Viruses (lat. Virus poison) are non-cellular life forms that have their own genome and are capable of reproducing only in the cells of more highly organized creatures. Viruses as a whole are characterized by two forms of existence: extracellular, or resting, and intracellular, multiplying (reproducing), or vegetative. The terms “virus particle”, “virus particle”, “virion” are also synonymous with the first name, and the virus – cell complex are synonyms of the second.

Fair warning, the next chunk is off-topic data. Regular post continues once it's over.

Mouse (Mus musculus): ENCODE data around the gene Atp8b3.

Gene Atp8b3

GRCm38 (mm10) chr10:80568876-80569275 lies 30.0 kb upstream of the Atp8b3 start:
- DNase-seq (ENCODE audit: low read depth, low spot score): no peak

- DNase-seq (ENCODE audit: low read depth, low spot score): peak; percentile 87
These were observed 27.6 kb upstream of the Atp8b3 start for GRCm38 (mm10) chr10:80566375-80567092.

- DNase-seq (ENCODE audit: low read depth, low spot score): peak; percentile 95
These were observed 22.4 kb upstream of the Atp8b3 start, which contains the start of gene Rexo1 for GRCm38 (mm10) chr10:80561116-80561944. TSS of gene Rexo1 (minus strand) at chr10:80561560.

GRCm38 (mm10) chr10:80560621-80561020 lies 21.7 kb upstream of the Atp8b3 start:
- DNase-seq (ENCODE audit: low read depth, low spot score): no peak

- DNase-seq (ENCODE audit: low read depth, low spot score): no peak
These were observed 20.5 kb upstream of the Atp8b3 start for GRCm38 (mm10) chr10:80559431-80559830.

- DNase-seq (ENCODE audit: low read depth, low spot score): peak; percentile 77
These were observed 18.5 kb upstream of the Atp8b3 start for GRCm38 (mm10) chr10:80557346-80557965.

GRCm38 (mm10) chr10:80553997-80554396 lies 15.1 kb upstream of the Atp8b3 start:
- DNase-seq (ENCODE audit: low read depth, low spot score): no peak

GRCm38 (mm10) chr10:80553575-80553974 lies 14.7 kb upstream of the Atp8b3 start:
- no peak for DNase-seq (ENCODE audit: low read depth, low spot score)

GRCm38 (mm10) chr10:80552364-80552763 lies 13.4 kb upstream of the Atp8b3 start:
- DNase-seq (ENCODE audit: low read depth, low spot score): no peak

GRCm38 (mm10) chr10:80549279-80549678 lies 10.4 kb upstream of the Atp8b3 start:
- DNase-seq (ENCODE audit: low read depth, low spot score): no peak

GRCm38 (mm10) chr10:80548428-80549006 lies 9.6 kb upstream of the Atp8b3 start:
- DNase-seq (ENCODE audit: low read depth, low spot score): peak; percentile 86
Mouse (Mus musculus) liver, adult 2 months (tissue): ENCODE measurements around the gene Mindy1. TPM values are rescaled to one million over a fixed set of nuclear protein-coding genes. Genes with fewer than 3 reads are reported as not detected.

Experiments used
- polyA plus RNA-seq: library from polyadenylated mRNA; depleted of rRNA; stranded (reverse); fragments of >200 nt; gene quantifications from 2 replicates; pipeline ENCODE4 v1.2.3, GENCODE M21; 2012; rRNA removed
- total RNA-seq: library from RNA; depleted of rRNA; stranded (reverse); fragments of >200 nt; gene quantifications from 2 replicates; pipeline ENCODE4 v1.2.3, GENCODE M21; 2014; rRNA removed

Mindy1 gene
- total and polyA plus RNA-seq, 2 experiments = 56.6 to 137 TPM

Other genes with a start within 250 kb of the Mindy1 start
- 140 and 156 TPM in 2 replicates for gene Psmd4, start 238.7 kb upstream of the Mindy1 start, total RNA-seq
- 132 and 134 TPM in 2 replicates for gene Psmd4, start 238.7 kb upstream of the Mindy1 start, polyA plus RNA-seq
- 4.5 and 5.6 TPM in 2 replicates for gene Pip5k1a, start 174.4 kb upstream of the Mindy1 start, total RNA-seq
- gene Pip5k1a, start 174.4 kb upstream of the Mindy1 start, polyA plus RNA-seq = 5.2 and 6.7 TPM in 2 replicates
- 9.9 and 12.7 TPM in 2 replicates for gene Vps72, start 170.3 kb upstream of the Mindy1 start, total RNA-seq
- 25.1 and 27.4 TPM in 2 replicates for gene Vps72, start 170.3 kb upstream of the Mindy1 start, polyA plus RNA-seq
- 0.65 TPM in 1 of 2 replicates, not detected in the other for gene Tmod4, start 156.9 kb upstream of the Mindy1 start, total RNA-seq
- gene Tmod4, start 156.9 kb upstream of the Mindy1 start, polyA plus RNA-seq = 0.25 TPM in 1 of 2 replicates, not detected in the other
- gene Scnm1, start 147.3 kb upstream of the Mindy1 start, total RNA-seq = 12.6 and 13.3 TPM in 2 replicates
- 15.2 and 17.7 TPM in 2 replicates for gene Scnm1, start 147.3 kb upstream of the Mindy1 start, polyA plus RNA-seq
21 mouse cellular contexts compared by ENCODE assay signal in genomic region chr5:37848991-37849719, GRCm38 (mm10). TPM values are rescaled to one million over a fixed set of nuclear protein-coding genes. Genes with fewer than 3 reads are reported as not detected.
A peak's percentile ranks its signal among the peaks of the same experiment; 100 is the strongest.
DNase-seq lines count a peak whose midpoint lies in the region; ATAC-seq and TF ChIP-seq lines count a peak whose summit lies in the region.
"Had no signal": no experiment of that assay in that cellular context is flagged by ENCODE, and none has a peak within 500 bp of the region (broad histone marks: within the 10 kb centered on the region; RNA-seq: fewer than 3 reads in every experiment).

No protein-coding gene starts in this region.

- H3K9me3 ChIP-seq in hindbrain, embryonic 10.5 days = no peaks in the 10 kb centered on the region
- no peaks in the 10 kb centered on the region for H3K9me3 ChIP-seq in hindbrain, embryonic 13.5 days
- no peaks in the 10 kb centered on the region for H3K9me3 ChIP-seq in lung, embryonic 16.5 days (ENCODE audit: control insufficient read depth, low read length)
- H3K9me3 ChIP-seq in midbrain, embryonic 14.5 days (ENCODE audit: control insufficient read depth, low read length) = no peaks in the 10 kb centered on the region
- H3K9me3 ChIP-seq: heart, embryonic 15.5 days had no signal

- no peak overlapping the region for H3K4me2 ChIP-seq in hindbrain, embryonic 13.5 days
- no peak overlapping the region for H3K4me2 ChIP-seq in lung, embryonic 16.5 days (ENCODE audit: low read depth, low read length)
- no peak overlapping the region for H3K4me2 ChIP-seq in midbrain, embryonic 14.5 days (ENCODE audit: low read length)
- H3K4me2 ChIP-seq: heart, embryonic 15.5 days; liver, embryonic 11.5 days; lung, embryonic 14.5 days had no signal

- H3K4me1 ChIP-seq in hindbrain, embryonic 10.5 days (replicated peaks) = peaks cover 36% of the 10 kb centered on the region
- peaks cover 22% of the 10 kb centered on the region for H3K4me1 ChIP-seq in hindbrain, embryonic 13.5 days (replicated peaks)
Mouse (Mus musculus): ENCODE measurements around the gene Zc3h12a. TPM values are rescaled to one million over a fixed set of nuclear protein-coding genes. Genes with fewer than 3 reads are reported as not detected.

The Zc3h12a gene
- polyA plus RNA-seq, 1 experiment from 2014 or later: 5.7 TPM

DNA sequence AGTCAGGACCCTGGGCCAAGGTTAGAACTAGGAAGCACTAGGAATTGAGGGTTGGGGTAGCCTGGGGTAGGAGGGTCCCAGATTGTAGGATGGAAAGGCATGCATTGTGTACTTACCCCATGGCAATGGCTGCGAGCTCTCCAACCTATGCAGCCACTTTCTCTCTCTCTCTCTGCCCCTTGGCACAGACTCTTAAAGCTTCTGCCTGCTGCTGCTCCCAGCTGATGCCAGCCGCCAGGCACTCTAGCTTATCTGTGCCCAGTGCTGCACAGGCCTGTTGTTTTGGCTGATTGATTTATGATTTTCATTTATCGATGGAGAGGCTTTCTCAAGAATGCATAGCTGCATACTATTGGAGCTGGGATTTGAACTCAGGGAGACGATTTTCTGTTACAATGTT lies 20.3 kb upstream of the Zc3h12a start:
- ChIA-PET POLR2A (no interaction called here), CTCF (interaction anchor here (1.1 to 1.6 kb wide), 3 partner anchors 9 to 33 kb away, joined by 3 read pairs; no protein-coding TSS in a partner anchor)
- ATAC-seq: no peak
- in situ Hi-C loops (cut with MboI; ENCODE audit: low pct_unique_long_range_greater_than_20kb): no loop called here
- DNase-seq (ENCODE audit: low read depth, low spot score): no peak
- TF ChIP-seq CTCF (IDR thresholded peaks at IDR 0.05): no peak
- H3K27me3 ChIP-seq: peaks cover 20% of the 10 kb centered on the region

Viruses exist in nature, transmitted from one host to another. Reproduction of Viruses can occur only intracellularly, and therefore Viruses are obligate intracellular parasites of animals, plants, insects, bacteria, fungi and other classes of living things. The intracellular parasitism of Viruses is due to the fact that, due to the extreme simplicity of their organization, they use the cellular synthetic apparatus (ribosomes, membranes), enzymes and energy-generating systems for their reproduction. The connection between two forms of V.'s existence is carried out through the nucleic acid to the virion, edge induces virus-specific syntheses in the infected cell and, ultimately, the formation of daughter viral particles. Various species of V. at the extracellular stage of existence are characterized by a relatively large size variability (from 15–18 to 3000–3500 nm). The largest complex V. arranged from the genus of poxviruses (Poxvirus), to which the causative agents of smallpox and V. smallpox vaccines belong, are distinguishable in an ordinary light microscope, but most of V. possesses submicroscopic sizes and is distinguishable only in an electron microscope.